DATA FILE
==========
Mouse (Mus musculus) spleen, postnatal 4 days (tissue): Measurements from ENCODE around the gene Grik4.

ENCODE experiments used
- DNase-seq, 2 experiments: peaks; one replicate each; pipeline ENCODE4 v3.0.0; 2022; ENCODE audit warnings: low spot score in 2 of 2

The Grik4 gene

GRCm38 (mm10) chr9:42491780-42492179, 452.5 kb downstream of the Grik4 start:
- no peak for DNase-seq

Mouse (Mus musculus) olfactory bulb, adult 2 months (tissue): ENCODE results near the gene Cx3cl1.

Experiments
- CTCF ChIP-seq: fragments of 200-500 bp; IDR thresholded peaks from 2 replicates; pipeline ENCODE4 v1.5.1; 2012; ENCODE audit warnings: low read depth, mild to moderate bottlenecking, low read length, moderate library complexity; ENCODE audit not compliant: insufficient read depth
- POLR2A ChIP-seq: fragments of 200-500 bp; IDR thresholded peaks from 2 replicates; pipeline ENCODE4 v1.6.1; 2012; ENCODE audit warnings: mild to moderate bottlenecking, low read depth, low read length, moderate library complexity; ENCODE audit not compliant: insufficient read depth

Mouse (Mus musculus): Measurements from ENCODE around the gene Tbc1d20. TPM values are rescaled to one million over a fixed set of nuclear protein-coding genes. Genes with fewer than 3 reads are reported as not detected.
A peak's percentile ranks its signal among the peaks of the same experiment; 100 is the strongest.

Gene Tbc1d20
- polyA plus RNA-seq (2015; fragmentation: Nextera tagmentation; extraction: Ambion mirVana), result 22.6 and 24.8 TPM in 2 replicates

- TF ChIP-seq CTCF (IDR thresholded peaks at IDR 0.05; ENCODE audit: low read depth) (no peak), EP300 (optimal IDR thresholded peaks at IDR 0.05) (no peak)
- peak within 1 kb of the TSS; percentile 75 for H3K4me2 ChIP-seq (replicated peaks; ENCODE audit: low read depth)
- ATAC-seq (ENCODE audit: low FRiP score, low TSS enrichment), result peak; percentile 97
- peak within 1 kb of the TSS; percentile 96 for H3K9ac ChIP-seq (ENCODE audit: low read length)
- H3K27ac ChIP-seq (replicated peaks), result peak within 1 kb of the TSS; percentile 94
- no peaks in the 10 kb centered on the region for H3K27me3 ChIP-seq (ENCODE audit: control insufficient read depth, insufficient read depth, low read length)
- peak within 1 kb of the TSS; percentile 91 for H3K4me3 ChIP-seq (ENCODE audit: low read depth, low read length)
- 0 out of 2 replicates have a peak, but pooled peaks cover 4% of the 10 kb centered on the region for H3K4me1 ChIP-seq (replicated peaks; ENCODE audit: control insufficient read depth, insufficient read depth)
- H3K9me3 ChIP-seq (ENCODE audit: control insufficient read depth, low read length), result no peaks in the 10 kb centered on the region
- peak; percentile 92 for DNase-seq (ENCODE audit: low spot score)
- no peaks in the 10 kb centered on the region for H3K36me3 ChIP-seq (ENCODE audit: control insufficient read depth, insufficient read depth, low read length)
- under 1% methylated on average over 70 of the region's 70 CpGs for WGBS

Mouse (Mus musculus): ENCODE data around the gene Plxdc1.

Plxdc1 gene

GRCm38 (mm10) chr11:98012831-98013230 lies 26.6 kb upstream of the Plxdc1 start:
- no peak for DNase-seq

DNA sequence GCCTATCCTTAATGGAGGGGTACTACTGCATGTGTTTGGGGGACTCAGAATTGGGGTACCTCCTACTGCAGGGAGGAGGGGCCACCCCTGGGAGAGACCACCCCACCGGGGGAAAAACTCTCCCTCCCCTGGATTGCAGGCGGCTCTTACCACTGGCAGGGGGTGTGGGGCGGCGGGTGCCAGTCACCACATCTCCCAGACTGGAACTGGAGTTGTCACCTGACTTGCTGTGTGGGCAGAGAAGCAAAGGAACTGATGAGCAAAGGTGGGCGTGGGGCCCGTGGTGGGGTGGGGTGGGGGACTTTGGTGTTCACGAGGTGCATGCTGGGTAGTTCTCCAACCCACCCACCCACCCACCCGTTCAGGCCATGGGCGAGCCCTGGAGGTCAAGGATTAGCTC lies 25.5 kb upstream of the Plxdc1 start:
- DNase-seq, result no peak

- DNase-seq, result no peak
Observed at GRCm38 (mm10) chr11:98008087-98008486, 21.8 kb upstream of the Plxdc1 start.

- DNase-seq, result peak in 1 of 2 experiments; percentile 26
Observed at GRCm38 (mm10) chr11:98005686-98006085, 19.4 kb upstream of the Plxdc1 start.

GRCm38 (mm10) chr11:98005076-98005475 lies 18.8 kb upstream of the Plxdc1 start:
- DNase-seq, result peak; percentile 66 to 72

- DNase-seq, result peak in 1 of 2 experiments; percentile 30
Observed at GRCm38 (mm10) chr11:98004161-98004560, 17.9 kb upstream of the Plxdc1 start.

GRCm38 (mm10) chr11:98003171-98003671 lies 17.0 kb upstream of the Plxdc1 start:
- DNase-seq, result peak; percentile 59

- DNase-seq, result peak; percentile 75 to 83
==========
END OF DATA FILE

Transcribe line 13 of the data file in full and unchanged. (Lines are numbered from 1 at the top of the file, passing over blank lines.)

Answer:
Gene Tbc1d20